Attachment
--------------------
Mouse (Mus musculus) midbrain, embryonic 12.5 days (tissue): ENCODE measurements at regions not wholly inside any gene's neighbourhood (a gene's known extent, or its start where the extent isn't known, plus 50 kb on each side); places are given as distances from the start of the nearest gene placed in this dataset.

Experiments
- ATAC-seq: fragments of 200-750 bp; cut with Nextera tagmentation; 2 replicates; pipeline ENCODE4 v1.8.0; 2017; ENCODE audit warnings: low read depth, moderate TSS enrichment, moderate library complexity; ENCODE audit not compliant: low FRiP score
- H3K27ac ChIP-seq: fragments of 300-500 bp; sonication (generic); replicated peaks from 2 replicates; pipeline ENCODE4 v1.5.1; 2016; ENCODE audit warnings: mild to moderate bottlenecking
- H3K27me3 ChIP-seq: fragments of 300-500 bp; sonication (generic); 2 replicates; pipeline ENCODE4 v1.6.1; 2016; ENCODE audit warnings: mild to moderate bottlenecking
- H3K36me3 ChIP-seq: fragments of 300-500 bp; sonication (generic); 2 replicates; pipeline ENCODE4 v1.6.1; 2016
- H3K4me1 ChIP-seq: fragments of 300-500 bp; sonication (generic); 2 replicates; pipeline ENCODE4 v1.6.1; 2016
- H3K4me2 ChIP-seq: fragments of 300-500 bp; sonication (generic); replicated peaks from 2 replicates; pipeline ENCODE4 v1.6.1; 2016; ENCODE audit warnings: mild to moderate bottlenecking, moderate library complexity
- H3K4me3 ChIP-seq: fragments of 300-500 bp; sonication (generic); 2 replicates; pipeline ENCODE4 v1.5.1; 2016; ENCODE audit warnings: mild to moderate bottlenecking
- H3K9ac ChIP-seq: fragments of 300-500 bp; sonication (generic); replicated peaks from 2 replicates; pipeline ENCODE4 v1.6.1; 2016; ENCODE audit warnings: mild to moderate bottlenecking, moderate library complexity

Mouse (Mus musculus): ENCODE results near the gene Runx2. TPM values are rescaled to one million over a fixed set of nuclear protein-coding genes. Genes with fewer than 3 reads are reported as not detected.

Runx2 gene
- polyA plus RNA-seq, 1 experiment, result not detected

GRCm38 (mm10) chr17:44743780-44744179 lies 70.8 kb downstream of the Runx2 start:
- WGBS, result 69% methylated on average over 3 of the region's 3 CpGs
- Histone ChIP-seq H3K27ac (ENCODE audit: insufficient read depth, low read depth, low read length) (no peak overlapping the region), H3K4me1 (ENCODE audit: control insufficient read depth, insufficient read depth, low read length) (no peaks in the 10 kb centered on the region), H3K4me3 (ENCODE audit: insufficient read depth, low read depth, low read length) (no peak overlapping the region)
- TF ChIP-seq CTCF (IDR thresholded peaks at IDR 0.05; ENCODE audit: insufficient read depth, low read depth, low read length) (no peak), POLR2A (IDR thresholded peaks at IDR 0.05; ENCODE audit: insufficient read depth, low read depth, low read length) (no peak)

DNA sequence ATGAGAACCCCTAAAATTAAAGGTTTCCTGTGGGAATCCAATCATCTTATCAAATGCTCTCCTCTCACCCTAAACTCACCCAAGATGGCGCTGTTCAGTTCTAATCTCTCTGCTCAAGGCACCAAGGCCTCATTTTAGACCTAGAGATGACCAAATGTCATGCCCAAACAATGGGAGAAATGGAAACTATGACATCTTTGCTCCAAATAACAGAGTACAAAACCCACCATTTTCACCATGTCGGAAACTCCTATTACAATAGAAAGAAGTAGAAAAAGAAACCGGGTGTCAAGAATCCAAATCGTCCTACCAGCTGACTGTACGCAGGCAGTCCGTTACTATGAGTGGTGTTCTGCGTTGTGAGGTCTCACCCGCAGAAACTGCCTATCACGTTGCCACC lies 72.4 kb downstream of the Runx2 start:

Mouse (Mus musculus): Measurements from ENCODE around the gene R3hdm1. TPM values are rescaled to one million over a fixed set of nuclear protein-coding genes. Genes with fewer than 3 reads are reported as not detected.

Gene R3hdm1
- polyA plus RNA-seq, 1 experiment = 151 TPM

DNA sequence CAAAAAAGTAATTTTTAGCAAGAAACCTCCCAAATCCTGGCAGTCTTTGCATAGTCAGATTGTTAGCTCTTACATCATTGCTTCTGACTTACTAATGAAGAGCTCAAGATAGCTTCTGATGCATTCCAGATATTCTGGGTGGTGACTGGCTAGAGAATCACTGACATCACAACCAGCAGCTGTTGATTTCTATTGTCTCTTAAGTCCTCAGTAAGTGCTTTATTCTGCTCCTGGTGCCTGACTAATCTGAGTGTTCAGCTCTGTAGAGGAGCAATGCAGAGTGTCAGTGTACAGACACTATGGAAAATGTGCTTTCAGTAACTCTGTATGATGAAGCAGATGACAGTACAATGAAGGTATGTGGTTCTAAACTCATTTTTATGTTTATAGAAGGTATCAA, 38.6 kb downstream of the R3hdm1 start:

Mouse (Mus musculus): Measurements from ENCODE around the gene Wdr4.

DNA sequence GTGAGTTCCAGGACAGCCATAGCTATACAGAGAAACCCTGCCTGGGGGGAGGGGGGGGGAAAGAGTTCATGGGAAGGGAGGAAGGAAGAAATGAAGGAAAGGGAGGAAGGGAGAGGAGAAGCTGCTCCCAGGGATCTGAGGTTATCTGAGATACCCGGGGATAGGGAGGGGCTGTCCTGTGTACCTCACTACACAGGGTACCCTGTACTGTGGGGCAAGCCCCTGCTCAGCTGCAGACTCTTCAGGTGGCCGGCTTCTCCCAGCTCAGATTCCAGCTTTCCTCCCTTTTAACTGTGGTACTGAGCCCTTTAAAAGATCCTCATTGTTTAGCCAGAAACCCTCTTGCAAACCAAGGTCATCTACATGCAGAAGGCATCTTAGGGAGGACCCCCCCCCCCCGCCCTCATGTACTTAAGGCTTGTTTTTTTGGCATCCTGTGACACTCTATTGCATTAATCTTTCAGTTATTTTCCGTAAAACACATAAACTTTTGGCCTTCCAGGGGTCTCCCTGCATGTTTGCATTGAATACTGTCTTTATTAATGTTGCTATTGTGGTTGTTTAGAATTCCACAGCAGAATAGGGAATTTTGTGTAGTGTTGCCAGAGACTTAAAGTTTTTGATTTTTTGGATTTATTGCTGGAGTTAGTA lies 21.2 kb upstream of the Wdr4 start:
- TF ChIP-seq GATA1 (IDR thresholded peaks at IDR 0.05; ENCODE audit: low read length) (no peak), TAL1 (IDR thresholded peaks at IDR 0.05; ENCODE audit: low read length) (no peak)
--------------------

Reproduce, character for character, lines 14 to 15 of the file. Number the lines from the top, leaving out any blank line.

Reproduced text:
GRCm38 (mm10) chr17:44743780-44744179 lies 70.8 kb downstream of the Runx2 start:
- WGBS, result 69% methylated on average over 3 of the region's 3 CpGs